An amazing tale from an amazing man. Of course, Anderson had a lot of information from the television show to base his story. One of these bits of the tale is the arrival of the infamous archeologists. In order to identify the leader of this expedition, Anderson was given an identikit and was able to give a profile of a man named Buskirk. According to Anderson, Buskirk tried to talk to the aliens in many languages (although why would Buskirk try and communicate in German with an alien is beyond me). How amazing of Anderson to be able to recognize German, Spanish, and even sign language at the age of five! After Buskirk showed up, a man that looked like President Truman arrived. He is supposed to be Barney Barnett. Was Anderson so amazing at the age of five that he knew who the President of the United States was and what he looked like?

With the correct group of witnesses in place, we now are treated to the arrival of the military. The list of vehicles includes:

An old military Plymouth with a red flag.

A Jeep-like truck that had a bunch of radios in it and two big antennas. In it was an

operator wearing headphones and operating the radio

Two big Army transport trucks with the covered wagon-type tops.

A Jeep that was pulling a trailer with a generator or motor on it.

A C-47 transport aircraft

An observation aircraft

Trucks with cranes

A tanker type truck

Military ambulances (HQ USAF 196)

The soldiers were, supposedly, military police that started pushing his uncle around. In anger, his uncle knocked down one of the MP's. The soldiers responded rapidly and according to Anderson operated the bolts on their rifles and cocked the triggers. This is once again amazing because all military side arms and rifles in 1947 were automatic (the M-1 and the .45 were popular and pretty universal issue) and did not require bolt action or cocking of triggers. The head of this group of rather dangerous soldiers was a red-haired captain named ARMSTRONG (remember Bill Brazel's Captain Armstrong?). His driver was a BLACK Soldier who was a sergeant (remember Bill Brazel's Black sergeant?). Remember the authors who wrote this tale wanted to link the captain in this story to the Brazel claim. Randle states that Bill Brazel never met any black soldiers at the Ranch but Berlinner said that he did. The soldier’s activities were discussed by Anderson, which he saw as his family departed the area:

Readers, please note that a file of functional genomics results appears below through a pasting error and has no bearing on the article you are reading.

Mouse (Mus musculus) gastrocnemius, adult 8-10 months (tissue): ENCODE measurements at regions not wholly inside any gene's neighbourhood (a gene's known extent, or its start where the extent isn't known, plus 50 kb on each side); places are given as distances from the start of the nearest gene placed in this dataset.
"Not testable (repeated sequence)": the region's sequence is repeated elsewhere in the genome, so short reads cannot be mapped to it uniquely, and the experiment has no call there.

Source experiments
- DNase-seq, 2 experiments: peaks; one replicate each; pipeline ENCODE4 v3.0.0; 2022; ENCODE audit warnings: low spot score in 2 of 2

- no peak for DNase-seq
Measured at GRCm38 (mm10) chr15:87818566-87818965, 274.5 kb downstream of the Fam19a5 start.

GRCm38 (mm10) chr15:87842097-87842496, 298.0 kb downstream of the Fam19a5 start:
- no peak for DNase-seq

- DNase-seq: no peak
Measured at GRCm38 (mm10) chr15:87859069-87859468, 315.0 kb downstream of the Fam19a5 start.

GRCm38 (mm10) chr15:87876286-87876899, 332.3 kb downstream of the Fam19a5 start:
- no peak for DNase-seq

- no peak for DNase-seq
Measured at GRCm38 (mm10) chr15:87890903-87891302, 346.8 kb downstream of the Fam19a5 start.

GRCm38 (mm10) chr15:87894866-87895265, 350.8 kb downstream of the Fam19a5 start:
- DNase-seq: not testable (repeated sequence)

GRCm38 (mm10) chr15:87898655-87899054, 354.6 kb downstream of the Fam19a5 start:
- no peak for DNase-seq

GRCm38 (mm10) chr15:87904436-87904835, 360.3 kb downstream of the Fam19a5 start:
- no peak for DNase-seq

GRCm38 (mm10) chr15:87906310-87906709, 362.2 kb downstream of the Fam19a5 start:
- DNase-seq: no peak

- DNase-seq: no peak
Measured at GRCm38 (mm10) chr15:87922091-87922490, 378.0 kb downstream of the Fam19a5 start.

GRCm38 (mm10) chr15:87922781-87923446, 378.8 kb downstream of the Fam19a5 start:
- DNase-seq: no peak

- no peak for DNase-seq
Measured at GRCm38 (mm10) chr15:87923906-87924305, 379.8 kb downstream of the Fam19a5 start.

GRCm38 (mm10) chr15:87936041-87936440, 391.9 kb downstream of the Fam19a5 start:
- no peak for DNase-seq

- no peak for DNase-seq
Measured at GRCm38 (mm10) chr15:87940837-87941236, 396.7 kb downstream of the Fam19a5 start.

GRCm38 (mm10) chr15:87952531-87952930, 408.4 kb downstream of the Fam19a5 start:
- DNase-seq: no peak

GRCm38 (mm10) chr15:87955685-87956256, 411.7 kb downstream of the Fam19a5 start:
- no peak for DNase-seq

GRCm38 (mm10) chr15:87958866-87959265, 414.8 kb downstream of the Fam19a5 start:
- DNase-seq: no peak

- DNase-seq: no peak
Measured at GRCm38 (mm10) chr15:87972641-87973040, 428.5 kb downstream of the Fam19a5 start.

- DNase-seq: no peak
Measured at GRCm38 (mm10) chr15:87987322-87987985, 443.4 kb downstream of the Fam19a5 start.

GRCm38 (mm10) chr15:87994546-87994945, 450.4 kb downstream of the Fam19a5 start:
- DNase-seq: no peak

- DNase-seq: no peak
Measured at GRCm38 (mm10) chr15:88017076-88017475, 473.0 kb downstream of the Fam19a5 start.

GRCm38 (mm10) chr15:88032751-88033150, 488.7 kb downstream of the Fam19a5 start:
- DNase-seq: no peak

I looked back and there was a lot of soldiers and they were all around that disc, and I couldn't see the crew [of the saucer] that was layin’ on the ground anymore...There were a lot of things happening back there. They were stretching cables of some kind. Looked like they were stretching stuff out on the ground, dragging stuff out of these trucks... (Friedman and Berlinner 107)

Away went the Anderson family with their amazing five-year old son ending Anderson’s extraordinary tale. To confirm his story, Anderson showed everyone a family diary.

It would seem that his tale was confirmed but shortly after telling his story, unsettling facts were revealed about Anderson. Starting with the diary, Randle and Schmitt state the events described occurred 60 miles from the area, Anderson said it happened. Also, the ink used was not made until after 1974. To add to these problems, Anderson forged a phone bill to reflect in incorrect amount of time talking to Kevin Randle (although it is not clear why he did this). The biggest blow to Anderson's credibility is that Dr Buskirk was not in the area in 1947. He was in Arizona in July 1947 working at the Fort Apache Reservation and was too busy for anything else. Dr Buskirk did teach a high school class in anthropology. One of his students was (surprise!) GERALD ANDERSON! Anderson denies it but school records show him taking his class. So, for once, Randle and Schmitt are correct. Anderson's story is made up. His estranged wife, Peggy, even states this, "He makes things up. I don’t know how to explain it, but it’s very few times that you can believe that man" (Randle 52).